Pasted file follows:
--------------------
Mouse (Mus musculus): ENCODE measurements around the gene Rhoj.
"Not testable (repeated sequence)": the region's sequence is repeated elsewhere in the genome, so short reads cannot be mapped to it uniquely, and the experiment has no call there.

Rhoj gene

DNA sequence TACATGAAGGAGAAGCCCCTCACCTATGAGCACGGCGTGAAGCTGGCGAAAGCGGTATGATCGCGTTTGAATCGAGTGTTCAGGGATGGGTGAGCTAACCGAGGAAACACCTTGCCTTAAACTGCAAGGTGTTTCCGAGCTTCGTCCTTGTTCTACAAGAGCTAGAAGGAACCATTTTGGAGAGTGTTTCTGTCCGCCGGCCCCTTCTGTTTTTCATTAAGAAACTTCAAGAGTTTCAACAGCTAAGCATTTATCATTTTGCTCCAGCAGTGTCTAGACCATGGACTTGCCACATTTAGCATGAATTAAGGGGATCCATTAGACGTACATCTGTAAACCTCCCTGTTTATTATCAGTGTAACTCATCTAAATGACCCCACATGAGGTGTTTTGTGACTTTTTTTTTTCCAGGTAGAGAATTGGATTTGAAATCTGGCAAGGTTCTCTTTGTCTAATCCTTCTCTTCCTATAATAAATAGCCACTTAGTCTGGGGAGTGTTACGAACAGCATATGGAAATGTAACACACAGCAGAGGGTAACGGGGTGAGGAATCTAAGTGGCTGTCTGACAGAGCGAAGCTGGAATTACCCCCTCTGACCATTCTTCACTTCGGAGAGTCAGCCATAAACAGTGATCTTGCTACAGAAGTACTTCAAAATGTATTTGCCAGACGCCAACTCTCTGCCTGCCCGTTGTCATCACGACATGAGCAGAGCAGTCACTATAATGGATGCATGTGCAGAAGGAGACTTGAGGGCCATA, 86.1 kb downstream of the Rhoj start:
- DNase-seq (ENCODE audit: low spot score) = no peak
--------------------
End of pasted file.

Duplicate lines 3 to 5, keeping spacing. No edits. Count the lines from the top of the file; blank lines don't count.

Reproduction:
Rhoj gene

DNA sequence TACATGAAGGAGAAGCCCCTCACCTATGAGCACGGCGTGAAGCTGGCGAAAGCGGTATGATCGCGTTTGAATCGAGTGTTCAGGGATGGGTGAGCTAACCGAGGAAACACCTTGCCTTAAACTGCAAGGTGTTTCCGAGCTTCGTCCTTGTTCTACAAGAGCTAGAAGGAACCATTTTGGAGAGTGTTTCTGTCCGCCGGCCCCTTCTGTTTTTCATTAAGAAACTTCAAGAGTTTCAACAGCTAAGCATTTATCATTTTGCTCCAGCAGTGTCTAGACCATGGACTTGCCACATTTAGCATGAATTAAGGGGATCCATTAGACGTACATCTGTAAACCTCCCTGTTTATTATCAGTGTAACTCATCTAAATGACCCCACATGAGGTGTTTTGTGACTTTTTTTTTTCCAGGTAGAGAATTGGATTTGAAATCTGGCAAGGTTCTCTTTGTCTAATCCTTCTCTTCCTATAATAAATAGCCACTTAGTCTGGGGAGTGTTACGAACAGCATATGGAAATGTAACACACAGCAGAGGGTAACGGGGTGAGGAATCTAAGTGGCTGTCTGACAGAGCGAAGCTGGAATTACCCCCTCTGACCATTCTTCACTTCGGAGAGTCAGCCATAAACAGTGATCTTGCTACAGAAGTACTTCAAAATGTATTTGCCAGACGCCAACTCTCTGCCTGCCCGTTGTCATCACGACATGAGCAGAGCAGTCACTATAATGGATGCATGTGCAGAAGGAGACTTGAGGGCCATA, 86.1 kb downstream of the Rhoj start:
- DNase-seq (ENCODE audit: low spot score) = no peak